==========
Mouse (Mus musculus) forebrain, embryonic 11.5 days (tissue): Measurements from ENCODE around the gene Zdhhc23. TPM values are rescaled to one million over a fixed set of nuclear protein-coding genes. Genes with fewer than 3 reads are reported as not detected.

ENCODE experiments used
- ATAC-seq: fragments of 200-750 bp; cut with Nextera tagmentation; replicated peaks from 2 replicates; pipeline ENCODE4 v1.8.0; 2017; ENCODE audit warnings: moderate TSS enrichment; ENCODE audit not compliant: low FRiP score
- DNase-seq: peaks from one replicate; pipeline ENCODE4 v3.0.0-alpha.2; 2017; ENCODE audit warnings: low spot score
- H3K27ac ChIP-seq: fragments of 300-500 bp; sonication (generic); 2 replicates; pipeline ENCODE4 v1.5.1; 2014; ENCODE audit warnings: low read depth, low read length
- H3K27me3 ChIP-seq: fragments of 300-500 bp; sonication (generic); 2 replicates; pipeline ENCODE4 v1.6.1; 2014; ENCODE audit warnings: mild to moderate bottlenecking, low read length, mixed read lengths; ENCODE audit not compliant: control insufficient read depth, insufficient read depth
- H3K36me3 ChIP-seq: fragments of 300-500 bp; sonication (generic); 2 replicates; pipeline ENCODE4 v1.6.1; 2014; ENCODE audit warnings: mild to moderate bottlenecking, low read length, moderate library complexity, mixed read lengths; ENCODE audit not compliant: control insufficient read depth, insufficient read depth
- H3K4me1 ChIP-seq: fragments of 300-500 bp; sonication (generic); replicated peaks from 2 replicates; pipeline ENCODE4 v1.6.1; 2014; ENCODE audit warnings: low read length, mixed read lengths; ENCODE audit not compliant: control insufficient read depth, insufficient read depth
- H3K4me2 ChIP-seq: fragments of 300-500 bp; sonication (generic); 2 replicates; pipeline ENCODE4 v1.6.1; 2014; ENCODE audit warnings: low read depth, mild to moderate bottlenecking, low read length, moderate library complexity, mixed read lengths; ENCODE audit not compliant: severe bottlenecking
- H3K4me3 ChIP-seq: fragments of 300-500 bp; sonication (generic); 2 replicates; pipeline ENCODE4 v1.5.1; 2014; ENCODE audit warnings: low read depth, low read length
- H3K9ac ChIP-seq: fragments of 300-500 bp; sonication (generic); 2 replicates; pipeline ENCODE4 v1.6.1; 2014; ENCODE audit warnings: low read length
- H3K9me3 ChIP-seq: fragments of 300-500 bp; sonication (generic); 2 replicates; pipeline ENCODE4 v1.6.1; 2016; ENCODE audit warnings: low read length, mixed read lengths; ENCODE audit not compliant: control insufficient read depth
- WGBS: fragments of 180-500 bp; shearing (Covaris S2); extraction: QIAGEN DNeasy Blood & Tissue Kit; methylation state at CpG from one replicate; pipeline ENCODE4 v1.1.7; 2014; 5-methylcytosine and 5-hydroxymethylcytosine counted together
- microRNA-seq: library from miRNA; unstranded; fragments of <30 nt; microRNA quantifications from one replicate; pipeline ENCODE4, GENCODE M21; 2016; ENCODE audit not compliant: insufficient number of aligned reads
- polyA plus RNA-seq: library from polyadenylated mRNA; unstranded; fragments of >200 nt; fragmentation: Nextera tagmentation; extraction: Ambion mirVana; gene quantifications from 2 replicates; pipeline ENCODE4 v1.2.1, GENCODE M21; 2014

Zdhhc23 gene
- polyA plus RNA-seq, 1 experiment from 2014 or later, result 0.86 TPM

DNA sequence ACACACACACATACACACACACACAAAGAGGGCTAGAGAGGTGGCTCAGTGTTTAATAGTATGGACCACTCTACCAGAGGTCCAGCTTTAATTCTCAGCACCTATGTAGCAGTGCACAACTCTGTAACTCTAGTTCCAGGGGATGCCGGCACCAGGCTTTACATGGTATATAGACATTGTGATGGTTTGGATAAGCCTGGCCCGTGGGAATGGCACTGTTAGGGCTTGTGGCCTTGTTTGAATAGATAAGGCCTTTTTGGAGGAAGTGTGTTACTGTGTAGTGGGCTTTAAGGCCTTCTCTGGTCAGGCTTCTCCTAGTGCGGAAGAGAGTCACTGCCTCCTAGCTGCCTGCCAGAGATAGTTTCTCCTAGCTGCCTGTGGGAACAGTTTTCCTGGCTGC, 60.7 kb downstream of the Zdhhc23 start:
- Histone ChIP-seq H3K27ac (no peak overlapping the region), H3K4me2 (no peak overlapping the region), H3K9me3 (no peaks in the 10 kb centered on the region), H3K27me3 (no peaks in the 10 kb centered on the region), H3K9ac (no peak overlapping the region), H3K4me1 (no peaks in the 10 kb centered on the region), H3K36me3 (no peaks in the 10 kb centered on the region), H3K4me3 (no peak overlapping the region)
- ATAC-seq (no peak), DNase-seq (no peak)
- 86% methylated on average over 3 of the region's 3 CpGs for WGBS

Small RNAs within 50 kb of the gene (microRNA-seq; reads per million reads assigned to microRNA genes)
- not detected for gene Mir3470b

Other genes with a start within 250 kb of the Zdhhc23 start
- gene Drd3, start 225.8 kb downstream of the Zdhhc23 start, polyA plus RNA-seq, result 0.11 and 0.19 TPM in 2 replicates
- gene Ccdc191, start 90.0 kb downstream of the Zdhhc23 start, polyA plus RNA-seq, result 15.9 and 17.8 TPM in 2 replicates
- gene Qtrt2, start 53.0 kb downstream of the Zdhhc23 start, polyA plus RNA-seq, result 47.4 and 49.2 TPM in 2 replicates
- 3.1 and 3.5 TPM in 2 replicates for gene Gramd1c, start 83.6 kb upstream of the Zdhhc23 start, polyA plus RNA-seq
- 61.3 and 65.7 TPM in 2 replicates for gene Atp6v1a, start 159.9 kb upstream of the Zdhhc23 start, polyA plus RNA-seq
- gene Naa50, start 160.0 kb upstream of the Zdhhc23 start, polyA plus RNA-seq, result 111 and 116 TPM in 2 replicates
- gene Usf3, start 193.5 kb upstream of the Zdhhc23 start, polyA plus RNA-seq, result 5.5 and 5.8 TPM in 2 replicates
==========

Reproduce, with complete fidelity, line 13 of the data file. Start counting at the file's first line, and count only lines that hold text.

- WGBS: fragments of 180-500 bp; shearing (Covaris S2); extraction: QIAGEN DNeasy Blood & Tissue Kit; methylation state at CpG from one replicate; pipeline ENCODE4 v1.1.7; 2014; 5-methylcytosine and 5-hydroxymethylcytosine counted together